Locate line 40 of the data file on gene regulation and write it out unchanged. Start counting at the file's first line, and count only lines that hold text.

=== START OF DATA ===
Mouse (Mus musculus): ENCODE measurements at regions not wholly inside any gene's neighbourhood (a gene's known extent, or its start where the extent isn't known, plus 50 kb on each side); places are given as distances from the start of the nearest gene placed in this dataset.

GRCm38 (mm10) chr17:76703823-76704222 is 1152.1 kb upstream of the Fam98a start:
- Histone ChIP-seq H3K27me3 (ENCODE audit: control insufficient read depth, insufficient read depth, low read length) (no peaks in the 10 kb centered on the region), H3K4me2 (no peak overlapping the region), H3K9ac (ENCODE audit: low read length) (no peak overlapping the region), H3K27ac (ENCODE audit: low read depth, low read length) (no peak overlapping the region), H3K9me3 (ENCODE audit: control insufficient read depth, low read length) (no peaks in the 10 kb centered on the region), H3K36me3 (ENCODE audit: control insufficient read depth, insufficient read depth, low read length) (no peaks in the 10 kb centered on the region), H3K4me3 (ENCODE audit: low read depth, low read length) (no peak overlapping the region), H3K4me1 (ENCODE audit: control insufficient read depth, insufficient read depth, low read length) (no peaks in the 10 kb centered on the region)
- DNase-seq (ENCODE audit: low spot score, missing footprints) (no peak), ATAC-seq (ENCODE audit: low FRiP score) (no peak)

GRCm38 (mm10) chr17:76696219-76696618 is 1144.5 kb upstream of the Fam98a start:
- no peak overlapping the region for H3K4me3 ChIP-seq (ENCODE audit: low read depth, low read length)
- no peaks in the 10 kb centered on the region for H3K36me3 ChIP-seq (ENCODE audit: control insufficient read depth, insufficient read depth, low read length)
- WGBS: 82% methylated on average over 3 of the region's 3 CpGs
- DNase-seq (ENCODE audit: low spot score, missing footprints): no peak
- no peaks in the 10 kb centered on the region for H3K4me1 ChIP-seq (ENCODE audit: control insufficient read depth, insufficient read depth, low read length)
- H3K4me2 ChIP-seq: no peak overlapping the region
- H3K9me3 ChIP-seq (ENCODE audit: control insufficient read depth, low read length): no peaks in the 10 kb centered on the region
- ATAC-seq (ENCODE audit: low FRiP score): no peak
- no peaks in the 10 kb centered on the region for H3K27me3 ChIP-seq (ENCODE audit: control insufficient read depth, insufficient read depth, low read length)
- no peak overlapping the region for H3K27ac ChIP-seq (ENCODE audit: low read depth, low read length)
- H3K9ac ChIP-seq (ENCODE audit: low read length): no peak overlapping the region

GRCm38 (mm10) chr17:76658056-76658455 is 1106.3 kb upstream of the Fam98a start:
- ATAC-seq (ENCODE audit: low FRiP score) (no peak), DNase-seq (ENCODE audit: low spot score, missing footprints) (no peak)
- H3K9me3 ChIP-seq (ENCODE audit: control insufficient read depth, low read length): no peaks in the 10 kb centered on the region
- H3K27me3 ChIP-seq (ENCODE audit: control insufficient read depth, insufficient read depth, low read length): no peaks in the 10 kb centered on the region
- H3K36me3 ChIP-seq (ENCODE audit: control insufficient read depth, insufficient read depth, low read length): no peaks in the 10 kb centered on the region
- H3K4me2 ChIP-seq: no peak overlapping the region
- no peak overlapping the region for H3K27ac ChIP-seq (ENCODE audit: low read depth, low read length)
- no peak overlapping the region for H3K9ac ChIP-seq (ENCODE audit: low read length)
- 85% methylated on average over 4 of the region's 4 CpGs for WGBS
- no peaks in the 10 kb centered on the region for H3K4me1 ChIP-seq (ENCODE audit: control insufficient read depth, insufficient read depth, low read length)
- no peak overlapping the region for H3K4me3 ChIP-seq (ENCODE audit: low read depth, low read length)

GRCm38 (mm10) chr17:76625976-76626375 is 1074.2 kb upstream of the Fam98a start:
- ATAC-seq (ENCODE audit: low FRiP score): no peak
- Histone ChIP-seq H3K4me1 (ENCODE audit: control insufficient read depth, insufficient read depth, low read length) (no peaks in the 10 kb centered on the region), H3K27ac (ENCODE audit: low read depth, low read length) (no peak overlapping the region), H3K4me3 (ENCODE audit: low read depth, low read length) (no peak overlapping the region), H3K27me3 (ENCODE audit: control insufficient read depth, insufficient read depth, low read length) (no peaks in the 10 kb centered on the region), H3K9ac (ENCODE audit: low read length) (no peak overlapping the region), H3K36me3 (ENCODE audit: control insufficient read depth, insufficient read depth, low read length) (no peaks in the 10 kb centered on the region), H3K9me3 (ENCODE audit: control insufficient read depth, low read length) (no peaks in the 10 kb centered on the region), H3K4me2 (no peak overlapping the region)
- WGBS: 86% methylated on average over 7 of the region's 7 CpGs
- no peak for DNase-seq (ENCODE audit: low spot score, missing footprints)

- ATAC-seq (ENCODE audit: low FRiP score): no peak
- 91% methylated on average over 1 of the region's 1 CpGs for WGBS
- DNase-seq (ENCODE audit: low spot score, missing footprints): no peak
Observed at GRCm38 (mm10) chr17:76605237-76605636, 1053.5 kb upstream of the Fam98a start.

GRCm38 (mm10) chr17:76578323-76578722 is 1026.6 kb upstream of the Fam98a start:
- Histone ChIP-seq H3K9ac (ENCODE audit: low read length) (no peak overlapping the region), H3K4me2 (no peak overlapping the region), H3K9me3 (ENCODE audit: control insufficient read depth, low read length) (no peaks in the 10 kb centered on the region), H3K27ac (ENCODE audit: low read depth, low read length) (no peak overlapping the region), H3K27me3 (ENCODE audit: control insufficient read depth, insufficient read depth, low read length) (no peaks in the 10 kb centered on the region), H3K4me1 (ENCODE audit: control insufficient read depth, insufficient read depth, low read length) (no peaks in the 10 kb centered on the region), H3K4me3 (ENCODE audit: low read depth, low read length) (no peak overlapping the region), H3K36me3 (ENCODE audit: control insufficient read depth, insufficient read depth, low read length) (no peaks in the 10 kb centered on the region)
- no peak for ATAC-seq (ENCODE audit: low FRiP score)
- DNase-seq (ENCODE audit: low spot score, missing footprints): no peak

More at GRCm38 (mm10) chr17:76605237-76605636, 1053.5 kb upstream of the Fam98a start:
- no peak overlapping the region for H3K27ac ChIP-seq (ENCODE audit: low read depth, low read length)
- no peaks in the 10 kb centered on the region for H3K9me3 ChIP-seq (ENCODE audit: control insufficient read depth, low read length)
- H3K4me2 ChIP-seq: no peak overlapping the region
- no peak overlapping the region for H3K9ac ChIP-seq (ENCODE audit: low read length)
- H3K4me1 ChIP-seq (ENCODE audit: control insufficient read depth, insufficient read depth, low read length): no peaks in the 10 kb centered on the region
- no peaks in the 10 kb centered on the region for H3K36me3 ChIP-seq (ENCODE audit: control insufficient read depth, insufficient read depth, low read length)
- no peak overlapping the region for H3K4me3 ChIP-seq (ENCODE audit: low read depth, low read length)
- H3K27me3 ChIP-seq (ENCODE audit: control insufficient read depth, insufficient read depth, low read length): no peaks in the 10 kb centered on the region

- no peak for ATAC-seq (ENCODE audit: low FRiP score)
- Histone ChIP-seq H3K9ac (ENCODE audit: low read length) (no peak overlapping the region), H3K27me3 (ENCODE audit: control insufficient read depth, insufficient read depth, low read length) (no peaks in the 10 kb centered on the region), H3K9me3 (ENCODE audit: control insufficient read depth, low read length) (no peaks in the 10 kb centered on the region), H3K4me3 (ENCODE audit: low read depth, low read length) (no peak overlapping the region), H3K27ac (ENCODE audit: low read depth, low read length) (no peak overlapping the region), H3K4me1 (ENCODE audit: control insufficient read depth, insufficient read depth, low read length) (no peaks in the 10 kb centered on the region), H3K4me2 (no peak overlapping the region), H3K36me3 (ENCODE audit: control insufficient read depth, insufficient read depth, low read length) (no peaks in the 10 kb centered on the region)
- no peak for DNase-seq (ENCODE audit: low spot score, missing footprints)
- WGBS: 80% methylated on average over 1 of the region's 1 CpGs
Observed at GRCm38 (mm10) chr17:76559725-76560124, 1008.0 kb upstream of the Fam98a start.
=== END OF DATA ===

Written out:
- DNase-seq (ENCODE audit: low spot score, missing footprints): no peak